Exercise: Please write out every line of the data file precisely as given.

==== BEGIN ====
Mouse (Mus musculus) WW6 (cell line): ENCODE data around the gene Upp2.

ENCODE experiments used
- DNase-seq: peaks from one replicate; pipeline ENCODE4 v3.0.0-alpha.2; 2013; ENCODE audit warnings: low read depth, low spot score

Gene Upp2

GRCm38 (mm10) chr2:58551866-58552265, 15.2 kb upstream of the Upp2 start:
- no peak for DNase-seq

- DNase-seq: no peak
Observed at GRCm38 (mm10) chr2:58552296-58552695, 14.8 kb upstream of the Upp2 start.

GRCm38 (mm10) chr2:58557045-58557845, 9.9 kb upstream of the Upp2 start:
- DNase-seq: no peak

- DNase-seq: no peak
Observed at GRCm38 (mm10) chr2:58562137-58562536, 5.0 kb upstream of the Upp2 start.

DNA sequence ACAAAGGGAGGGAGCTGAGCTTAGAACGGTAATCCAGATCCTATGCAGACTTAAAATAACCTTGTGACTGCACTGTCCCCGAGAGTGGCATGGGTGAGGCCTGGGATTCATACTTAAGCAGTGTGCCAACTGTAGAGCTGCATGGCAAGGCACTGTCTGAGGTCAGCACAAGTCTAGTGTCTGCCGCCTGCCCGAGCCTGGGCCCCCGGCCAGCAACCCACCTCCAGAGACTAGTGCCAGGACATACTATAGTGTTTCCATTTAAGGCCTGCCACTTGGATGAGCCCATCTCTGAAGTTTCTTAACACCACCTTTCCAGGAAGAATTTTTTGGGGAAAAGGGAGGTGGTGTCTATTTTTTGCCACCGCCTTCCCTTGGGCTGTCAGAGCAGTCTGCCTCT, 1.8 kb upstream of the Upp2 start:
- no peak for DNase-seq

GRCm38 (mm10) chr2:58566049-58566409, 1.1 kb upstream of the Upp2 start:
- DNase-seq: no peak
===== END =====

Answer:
Mouse (Mus musculus) WW6 (cell line): ENCODE data around the gene Upp2.

ENCODE experiments used
- DNase-seq: peaks from one replicate; pipeline ENCODE4 v3.0.0-alpha.2; 2013; ENCODE audit warnings: low read depth, low spot score

Gene Upp2

GRCm38 (mm10) chr2:58551866-58552265, 15.2 kb upstream of the Upp2 start:
- no peak for DNase-seq

- DNase-seq: no peak
Observed at GRCm38 (mm10) chr2:58552296-58552695, 14.8 kb upstream of the Upp2 start.

GRCm38 (mm10) chr2:58557045-58557845, 9.9 kb upstream of the Upp2 start:
- DNase-seq: no peak

- DNase-seq: no peak
Observed at GRCm38 (mm10) chr2:58562137-58562536, 5.0 kb upstream of the Upp2 start.

DNA sequence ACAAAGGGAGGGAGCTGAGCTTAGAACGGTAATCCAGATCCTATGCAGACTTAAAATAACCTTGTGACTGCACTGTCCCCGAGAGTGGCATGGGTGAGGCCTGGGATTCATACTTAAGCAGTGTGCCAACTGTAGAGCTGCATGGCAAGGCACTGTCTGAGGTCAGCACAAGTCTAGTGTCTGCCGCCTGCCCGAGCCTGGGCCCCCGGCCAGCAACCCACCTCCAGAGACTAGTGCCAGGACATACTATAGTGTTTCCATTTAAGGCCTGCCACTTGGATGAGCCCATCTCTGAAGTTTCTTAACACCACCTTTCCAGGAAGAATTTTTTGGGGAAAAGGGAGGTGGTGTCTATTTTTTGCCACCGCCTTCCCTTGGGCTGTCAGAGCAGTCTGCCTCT, 1.8 kb upstream of the Upp2 start:
- no peak for DNase-seq

GRCm38 (mm10) chr2:58566049-58566409, 1.1 kb upstream of the Upp2 start:
- DNase-seq: no peak